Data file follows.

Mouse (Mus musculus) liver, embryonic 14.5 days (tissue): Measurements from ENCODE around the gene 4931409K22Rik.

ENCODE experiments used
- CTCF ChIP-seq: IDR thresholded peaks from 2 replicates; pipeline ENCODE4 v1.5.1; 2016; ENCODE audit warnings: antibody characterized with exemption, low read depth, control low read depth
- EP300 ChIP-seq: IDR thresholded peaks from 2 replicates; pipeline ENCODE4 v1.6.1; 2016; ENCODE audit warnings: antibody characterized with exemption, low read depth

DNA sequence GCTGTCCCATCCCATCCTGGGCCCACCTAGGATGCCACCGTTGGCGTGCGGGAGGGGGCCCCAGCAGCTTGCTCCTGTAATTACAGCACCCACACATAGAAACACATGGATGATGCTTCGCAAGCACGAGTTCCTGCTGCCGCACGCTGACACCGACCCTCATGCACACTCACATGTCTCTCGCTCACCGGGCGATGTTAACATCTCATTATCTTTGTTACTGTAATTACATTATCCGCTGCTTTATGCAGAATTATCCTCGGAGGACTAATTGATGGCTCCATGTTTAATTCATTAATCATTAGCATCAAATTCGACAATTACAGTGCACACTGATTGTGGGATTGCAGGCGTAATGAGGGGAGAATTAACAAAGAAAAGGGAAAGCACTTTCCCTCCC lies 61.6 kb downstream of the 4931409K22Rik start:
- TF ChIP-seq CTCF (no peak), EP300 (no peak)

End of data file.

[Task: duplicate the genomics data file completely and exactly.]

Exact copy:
Mouse (Mus musculus) liver, embryonic 14.5 days (tissue): Measurements from ENCODE around the gene 4931409K22Rik.

ENCODE experiments used
- CTCF ChIP-seq: IDR thresholded peaks from 2 replicates; pipeline ENCODE4 v1.5.1; 2016; ENCODE audit warnings: antibody characterized with exemption, low read depth, control low read depth
- EP300 ChIP-seq: IDR thresholded peaks from 2 replicates; pipeline ENCODE4 v1.6.1; 2016; ENCODE audit warnings: antibody characterized with exemption, low read depth

DNA sequence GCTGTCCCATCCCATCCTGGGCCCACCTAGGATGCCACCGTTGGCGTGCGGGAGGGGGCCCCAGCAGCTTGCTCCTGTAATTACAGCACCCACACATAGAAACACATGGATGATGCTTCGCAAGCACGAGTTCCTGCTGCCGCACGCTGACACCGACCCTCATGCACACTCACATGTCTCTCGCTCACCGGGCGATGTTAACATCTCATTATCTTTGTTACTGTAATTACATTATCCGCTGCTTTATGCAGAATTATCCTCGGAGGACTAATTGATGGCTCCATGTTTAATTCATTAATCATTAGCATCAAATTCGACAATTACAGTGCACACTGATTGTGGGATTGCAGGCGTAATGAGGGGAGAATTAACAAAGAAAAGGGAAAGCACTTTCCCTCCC lies 61.6 kb downstream of the 4931409K22Rik start:
- TF ChIP-seq CTCF (no peak), EP300 (no peak)